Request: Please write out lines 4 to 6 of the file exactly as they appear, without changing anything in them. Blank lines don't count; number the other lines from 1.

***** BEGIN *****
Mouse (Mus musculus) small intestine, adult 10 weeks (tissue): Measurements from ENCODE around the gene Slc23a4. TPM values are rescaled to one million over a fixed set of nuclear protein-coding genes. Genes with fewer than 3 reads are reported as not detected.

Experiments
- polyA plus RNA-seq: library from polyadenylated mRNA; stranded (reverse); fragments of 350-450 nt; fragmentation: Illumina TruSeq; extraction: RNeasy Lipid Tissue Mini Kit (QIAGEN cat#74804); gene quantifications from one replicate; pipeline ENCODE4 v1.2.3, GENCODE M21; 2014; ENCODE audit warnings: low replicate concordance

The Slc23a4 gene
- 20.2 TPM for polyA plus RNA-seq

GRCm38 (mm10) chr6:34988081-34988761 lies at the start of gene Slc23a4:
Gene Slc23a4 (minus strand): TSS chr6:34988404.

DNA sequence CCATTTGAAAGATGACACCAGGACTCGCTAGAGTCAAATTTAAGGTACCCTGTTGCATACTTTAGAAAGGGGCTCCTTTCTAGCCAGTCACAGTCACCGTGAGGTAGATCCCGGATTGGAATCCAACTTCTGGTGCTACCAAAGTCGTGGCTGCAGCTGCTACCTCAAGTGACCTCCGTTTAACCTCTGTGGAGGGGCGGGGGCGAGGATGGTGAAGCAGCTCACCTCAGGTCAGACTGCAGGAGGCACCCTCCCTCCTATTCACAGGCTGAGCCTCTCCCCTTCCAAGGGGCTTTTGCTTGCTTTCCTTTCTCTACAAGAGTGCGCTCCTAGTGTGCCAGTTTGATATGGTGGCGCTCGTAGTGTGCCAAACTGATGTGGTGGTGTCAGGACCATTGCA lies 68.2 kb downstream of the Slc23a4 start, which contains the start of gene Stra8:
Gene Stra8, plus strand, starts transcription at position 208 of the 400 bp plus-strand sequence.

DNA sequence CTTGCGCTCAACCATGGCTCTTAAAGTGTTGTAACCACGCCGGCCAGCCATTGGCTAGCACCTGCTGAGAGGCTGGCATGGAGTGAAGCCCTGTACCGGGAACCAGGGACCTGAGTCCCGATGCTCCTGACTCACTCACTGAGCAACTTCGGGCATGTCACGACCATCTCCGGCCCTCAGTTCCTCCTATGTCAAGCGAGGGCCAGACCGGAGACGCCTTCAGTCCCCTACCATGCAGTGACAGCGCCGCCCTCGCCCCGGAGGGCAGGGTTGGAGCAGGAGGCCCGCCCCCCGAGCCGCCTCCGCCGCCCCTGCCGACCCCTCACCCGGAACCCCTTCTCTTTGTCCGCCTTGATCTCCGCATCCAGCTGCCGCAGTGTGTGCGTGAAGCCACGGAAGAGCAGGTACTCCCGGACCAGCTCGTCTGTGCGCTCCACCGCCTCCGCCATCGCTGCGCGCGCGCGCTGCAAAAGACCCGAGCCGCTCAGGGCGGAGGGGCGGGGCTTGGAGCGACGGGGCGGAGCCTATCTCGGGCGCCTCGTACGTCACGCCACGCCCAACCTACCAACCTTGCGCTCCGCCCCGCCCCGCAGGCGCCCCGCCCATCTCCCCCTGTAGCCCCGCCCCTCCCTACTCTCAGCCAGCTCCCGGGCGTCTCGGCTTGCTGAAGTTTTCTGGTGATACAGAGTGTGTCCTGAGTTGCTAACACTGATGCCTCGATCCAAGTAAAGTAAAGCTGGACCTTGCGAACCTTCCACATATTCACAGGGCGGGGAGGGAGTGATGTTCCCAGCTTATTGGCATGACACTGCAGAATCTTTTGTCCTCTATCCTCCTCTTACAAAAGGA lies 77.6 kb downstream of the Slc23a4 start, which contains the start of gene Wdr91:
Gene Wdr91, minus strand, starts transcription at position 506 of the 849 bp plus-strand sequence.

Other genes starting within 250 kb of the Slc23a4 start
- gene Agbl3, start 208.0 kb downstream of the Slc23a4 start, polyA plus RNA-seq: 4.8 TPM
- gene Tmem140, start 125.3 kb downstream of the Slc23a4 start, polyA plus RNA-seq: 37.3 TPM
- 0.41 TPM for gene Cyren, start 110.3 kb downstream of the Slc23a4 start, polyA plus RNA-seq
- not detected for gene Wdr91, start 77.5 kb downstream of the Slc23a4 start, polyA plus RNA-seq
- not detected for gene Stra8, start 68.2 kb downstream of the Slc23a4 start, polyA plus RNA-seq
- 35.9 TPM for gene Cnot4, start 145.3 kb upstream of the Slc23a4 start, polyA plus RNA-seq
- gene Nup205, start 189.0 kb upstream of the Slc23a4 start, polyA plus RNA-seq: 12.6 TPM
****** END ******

The Slc23a4 gene
- 20.2 TPM for polyA plus RNA-seq

GRCm38 (mm10) chr6:34988081-34988761 lies at the start of gene Slc23a4: